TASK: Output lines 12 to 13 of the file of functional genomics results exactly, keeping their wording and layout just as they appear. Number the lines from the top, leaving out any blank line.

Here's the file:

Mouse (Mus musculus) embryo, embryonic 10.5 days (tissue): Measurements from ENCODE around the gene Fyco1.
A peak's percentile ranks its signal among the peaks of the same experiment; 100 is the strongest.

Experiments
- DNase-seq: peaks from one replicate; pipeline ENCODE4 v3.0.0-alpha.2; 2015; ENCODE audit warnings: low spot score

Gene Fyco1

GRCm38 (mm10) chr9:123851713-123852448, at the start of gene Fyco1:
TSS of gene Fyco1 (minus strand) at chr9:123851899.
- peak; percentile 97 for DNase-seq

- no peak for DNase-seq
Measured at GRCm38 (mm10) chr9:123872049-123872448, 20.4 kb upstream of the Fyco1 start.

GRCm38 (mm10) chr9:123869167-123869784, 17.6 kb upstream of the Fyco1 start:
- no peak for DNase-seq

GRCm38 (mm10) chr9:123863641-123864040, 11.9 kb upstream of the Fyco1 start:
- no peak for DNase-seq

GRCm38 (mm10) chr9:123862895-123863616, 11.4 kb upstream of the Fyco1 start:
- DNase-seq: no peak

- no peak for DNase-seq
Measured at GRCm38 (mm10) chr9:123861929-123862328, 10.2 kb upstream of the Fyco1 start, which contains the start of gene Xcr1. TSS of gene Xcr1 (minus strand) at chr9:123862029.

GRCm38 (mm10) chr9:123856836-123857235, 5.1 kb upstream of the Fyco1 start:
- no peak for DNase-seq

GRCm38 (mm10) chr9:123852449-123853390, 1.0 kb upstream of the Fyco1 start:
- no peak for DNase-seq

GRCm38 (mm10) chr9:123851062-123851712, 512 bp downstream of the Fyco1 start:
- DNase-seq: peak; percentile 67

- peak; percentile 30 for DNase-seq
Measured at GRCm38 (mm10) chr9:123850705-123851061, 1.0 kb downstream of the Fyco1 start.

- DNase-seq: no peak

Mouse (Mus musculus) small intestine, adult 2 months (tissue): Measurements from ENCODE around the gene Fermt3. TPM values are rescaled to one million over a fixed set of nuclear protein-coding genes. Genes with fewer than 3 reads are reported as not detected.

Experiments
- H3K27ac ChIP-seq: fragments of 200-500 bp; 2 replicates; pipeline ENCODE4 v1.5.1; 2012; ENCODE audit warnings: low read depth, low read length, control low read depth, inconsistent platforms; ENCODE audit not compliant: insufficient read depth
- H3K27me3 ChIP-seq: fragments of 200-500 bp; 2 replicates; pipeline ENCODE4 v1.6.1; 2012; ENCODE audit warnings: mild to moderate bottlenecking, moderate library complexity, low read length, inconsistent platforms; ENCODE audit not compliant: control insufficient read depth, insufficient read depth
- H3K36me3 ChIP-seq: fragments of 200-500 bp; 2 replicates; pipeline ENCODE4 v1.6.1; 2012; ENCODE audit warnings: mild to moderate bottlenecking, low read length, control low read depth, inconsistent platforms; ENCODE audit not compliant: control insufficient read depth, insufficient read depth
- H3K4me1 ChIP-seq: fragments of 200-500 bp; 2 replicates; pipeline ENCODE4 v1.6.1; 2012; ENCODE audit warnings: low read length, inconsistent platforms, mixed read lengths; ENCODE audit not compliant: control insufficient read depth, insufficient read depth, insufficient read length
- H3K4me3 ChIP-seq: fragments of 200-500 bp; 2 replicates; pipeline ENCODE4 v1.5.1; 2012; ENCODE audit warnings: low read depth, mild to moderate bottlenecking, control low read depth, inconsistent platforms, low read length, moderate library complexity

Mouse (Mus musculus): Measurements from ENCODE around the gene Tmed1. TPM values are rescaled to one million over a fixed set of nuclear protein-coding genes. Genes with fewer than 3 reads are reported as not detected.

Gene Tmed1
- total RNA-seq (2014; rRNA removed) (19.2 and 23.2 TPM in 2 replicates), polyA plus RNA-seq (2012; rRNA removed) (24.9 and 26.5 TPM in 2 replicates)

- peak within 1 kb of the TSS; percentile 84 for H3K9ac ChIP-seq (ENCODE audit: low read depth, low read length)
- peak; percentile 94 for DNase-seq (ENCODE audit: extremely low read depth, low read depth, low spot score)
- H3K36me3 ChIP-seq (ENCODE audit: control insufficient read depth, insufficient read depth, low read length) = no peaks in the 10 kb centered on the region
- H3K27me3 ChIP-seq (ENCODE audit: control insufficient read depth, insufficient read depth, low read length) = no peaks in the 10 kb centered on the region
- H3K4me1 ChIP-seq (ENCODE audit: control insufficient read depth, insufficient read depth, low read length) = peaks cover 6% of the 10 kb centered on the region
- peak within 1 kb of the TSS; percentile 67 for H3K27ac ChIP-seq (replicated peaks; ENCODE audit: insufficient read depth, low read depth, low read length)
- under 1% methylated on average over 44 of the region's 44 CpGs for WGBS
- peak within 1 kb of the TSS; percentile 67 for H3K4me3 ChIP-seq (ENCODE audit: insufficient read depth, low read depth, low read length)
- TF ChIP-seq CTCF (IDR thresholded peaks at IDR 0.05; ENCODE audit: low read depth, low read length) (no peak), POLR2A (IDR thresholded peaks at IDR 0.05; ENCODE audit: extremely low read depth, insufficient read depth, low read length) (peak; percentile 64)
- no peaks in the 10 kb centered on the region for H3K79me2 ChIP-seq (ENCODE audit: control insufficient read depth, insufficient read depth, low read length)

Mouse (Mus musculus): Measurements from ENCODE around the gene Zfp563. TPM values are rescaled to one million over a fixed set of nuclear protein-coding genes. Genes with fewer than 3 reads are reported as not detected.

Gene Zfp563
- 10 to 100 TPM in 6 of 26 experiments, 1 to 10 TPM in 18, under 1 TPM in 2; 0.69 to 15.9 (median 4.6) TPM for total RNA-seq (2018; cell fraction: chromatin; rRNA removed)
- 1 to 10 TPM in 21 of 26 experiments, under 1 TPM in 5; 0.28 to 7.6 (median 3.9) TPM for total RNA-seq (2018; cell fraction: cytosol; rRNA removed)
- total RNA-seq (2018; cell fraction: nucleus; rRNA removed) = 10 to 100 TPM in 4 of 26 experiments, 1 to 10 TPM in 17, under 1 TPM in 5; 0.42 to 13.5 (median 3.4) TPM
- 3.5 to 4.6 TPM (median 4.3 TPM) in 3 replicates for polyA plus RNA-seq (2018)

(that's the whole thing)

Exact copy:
- no peak for DNase-seq

GRCm38 (mm10) chr9:123863641-123864040, 11.9 kb upstream of the Fyco1 start: